The clientele of California’s failed Silicon Valley Bank (SVB) was the high tech start-up industry in Silicon Valley. Banking is a con industry. Without the confidence of depositors, no bank is solvent. This was what SVB faced. Some of its depositors withdrew their deposits to gamble on risky, high-interest rate stocks. The bank did not have enough liquid cash to honour this request. The remaining depositors were left short.
The US government knew if it did support the bank depositor/investors, it could not be publicly called a “bail-out.” Why not? The term bail-out “had become a toxic word in the wake of the 2008 financial crisis. The depositors would be protected, but the bank’s management and its investors would not.”
The March 2023 bailout was for the full amount – not simply the $250,000 normally protected by the Federal Deposit Insurance Corporation (FDIC), the banking regulator. These rich depositors were ‘bailed out’ by the US government in full. This includes Pieter Thiel, the multi-billionaire.
Jamie Dimon, chief executive of J.P. Morgan — when asked for his advice by the Biden administration’s Deputy Secretary of the Treasury — warned of “potential” for the banking crisis to spread to other banks in a “cascading series of bank failures.” And indeed the cryptobank Signature Bank was also at risk of crashing soon after and was taken into receivership by the government (US speak for temporarily nationalised).
What happened? Clients had deposited their cash in SVB to reap profits with the bank’s investment strategy. That was locked into US government fixed, long-term bonds, which yielded stable returns. Profit-seeking capitalists realised however that there was a catch in the post-COVID era as inflation re-emerged.
This resulted from an increase in the money supply following the government pumping money into businesses, but also to the population during the pandemic. Between them, the Trump and Biden administrations put into the economy over $5 trillion (“almost a quarter of GDP”) of which $1.8 trillion went into households.
It is true that in the current inflation phase, other non-monetary causes of inflation operate. These include poor supply chains exacerbating supply and demand mismatches, employers wishing to squeeze wages, and businesses using the situation to gouge prices. But there was an undoubted major increase in the money supply.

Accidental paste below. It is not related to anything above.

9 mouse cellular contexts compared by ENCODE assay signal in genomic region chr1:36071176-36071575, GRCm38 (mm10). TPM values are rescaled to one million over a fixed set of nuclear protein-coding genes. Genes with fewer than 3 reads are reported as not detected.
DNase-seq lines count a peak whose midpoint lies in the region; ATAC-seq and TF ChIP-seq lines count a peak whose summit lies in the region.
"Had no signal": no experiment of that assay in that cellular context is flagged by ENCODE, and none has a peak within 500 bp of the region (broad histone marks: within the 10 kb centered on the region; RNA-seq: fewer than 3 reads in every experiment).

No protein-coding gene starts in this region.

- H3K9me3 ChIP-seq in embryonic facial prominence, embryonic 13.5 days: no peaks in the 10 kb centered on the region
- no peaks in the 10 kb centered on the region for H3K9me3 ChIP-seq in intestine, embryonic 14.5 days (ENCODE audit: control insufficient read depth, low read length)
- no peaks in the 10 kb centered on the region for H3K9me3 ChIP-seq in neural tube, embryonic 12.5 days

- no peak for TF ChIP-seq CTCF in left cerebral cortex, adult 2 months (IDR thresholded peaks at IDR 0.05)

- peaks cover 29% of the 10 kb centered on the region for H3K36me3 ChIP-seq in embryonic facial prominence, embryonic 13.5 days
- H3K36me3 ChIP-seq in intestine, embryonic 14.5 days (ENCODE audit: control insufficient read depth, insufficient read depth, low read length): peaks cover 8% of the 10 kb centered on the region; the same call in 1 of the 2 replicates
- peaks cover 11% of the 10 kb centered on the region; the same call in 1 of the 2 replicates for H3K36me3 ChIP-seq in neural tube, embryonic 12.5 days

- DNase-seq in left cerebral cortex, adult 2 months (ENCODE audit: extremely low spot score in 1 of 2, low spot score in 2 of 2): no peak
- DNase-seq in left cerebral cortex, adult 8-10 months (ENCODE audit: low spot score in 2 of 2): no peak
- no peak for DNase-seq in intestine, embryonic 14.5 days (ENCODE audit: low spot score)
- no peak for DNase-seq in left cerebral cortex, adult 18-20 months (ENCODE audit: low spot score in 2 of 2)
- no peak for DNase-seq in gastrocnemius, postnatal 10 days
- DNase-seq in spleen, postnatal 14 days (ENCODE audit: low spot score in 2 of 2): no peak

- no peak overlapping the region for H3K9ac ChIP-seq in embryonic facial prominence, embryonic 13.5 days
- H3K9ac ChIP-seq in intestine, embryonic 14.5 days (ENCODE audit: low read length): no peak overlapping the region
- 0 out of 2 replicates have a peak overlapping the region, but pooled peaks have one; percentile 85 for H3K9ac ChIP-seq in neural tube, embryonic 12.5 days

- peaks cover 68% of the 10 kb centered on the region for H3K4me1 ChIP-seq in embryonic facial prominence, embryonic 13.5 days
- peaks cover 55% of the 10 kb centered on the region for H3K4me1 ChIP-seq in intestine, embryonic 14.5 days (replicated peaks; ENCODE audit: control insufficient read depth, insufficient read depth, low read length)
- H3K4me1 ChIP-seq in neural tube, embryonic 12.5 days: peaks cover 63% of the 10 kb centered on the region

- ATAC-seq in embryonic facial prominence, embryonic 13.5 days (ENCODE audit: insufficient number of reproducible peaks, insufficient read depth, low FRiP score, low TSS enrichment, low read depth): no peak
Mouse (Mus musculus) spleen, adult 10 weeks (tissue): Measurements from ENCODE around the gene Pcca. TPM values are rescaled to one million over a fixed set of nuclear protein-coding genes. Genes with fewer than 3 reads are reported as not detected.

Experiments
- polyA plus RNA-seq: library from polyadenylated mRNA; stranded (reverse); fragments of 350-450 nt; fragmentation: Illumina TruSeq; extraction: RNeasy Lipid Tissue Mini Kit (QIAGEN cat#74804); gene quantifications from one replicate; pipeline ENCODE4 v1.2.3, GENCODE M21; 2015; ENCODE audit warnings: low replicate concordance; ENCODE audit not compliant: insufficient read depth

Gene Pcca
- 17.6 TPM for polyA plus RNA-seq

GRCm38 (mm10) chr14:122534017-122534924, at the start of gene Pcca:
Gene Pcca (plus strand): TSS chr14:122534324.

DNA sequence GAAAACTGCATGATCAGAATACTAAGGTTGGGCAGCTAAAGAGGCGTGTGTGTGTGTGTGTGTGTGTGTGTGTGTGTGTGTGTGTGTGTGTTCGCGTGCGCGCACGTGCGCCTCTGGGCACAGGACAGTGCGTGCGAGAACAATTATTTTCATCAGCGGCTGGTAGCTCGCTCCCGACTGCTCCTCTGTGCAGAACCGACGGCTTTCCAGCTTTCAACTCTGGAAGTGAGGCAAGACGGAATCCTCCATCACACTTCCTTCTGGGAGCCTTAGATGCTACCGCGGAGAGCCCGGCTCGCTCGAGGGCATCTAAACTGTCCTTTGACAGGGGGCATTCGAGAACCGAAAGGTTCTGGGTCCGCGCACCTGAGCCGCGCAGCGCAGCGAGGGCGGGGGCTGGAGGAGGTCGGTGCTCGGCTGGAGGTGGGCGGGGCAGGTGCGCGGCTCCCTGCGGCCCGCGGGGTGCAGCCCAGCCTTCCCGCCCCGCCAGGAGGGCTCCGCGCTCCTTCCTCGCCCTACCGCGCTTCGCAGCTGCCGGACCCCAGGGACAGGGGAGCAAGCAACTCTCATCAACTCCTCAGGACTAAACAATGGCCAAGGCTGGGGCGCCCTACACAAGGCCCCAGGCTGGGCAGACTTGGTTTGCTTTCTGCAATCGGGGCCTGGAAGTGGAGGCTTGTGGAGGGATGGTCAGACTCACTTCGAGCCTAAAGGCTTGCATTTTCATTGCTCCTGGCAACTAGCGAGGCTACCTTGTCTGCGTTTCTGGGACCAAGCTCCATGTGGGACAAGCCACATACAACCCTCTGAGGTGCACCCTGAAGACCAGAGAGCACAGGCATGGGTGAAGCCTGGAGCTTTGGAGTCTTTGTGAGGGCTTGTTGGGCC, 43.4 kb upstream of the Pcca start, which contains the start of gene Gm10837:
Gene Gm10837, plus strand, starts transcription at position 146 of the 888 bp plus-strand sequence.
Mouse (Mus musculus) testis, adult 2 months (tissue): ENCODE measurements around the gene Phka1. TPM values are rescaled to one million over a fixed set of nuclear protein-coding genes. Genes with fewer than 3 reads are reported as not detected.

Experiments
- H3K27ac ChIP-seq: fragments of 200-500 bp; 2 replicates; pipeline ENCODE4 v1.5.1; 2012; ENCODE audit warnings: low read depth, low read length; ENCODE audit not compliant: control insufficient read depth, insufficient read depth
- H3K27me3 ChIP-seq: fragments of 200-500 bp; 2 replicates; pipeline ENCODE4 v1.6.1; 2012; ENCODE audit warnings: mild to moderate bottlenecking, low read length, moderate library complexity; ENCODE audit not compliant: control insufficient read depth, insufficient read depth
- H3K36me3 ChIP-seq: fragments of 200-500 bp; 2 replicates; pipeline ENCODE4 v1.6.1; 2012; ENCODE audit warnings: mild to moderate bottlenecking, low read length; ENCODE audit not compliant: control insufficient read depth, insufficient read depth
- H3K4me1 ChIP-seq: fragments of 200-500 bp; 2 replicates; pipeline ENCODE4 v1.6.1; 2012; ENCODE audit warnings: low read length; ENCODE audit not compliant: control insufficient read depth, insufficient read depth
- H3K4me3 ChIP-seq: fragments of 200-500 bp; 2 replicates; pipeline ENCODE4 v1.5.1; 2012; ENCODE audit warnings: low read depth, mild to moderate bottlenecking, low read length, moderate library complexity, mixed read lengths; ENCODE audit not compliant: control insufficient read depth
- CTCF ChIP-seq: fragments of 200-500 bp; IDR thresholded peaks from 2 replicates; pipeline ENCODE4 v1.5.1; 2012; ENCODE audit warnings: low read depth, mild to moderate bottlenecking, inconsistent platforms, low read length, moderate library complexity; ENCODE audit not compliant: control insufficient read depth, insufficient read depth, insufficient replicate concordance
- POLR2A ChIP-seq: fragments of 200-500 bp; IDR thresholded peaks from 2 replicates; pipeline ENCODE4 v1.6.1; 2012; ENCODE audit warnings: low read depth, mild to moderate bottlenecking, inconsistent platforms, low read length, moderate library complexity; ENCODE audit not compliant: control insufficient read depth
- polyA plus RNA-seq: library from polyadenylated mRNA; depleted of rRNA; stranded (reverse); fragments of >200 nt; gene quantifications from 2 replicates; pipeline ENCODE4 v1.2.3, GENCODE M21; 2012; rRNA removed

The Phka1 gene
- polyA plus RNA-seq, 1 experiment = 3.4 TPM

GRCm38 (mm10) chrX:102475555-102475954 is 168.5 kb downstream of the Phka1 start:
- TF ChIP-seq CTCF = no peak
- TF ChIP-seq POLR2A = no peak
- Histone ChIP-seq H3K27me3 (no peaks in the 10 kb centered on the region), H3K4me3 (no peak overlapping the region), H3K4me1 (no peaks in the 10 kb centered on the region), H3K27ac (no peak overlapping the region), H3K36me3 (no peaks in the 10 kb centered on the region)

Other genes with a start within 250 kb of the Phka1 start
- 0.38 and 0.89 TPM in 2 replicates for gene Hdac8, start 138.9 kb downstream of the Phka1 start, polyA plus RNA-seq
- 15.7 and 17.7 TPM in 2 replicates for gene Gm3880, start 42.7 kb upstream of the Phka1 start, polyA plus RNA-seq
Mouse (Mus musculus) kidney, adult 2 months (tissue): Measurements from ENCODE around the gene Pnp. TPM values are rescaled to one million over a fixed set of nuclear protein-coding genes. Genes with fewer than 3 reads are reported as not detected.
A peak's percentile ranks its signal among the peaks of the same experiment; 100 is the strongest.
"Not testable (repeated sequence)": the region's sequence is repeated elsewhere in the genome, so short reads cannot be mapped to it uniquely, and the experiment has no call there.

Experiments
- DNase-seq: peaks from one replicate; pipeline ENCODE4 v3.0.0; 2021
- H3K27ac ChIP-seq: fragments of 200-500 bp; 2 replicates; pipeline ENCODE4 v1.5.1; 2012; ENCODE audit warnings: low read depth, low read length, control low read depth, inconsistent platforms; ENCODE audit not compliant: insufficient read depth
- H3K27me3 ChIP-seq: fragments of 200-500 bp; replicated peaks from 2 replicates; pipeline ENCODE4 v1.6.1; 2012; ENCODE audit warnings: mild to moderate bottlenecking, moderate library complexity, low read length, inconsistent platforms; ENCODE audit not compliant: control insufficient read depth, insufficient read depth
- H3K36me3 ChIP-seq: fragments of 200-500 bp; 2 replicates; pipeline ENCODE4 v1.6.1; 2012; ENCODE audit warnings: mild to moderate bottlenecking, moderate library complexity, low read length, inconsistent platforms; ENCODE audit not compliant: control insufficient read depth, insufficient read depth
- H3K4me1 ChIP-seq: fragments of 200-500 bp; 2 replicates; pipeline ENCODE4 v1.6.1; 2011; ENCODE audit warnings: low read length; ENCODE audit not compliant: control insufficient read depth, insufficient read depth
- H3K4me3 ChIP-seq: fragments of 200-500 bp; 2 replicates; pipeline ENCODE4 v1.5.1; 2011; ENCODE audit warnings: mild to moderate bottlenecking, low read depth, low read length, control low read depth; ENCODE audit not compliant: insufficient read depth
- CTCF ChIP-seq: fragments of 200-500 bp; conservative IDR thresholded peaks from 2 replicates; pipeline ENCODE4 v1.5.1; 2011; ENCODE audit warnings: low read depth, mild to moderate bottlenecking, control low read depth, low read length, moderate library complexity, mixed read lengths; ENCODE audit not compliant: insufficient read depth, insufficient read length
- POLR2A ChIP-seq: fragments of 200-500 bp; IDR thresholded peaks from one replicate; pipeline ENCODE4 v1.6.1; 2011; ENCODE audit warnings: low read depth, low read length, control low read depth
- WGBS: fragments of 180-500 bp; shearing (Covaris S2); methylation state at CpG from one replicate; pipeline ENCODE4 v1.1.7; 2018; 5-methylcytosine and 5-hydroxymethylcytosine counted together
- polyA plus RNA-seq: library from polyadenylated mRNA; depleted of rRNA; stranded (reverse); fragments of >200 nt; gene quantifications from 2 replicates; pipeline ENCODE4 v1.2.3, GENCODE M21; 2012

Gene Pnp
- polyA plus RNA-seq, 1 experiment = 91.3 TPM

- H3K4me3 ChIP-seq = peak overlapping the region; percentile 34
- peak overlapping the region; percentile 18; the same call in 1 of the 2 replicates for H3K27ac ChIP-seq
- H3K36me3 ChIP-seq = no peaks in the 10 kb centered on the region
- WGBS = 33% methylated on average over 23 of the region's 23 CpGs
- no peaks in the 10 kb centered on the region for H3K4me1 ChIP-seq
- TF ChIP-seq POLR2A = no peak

Attempting to control this money supply, the central banks reverted to their traditional “solution” of raising interest rates. This makes the commodity of money more expensive to buy. As rates steadily rose, the profits from fixed, long-term government bonds (or Marketable Treasury Securities) fell below those obtained by shorter-term bonds or pure speculative gambling. That led investor/depositors to start withdrawing their deposits from SVB. They switched that capital into lending money for shorter term but higher interest rate loans. The search for “fictitious money profits” – as Marx put it – once more led investors to shift money around in search of extra profit increments.
The same dynamic for the lowered profits on long-term Treasury bonds applies also to other so called “fixed income” bonds. It appears that in total some $2.2 trillion are “over-valued” currently, a looming threat destabilising the economy and many exposed banks.
“Other fixed-income markets like the $12 trillion mortgage-backed securities market and the $10 trillion corporate bond market also saw big losses in market value. This is a key reason why banks, which hold such securities, are currently under stress. A recent study found that such assets in the U.S. banking system are overvalued by $2.2 trillion due to mark-to-market losses.” See David Beckworth’s analysis: “The Fed Has Overseen a Remarkable Transfer of Wealth From Bondholders to Taxpayers.”